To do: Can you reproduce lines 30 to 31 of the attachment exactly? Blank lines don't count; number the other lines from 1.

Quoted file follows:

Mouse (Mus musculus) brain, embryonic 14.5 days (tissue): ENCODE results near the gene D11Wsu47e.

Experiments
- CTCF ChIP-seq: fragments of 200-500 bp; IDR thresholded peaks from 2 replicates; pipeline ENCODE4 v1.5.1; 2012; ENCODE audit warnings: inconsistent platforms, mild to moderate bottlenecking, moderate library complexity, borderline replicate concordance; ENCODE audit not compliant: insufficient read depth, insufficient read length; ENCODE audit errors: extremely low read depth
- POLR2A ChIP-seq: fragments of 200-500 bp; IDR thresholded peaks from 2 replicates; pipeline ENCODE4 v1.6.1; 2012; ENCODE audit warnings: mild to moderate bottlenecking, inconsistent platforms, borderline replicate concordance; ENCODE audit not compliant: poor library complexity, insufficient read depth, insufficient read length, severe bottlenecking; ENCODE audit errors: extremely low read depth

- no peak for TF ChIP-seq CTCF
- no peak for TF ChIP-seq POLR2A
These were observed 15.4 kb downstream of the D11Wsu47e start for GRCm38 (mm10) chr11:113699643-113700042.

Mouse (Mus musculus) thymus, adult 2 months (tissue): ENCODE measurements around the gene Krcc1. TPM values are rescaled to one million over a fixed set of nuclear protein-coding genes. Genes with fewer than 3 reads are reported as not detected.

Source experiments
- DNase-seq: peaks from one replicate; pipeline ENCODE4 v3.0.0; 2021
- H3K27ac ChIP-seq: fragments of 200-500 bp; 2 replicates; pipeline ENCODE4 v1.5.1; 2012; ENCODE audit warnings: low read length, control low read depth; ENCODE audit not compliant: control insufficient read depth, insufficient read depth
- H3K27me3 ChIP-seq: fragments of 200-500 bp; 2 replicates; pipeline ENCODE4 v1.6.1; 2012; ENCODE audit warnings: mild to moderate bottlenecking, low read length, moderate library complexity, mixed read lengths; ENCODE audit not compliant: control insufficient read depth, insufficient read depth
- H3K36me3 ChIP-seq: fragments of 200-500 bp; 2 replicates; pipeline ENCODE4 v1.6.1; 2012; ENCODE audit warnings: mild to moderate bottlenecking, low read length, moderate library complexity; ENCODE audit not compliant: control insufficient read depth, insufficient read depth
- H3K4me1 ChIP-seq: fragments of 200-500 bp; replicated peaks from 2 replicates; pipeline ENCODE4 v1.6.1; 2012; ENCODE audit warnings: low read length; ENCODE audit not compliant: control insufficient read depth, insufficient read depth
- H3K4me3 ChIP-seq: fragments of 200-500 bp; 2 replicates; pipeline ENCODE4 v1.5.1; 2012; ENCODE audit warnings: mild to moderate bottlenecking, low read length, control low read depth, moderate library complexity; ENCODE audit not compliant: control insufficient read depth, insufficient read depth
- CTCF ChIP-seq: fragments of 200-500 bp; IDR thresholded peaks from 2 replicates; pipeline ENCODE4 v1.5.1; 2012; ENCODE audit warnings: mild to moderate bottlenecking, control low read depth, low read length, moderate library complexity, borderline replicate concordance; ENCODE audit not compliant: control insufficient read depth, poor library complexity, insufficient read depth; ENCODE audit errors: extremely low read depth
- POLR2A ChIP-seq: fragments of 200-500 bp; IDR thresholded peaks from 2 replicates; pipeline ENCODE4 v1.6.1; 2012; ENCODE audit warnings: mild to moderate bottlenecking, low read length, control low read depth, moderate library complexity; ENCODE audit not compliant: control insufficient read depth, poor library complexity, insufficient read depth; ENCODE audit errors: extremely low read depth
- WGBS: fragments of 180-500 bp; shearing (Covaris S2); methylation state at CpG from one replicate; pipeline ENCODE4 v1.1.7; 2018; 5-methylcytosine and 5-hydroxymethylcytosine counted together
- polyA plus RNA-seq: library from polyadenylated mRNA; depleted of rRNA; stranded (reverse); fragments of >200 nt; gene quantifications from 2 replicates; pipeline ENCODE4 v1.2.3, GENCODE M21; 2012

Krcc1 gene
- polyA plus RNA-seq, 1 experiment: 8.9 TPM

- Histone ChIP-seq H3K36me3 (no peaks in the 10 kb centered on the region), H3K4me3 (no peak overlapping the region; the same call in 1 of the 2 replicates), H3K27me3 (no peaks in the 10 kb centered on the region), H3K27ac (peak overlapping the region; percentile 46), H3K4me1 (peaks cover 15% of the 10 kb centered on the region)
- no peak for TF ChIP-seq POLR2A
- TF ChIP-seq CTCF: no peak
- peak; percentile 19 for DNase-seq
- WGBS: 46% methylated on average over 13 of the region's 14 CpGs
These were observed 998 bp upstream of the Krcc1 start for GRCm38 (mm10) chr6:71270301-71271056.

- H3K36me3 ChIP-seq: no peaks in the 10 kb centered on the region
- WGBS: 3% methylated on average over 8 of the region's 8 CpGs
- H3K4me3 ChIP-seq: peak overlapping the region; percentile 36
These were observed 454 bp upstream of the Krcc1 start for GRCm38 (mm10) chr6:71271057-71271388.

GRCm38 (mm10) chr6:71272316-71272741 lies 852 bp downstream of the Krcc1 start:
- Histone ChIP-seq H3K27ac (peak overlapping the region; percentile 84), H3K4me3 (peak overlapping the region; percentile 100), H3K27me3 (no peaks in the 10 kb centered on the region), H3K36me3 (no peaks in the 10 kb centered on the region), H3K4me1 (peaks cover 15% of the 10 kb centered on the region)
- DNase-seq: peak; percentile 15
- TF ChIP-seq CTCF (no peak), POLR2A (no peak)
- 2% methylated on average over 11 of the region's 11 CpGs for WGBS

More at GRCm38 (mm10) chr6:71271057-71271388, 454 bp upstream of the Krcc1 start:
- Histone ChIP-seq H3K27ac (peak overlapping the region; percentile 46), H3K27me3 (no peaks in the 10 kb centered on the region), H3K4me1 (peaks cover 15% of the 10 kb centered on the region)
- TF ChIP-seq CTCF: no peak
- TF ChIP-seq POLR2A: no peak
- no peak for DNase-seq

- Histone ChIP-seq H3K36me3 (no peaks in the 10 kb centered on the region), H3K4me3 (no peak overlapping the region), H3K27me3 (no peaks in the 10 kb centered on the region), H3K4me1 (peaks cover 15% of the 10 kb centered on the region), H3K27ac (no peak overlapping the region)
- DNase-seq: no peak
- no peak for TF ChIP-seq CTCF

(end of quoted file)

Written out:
- H3K4me3 ChIP-seq: peak overlapping the region; percentile 36
These were observed 454 bp upstream of the Krcc1 start for GRCm38 (mm10) chr6:71271057-71271388.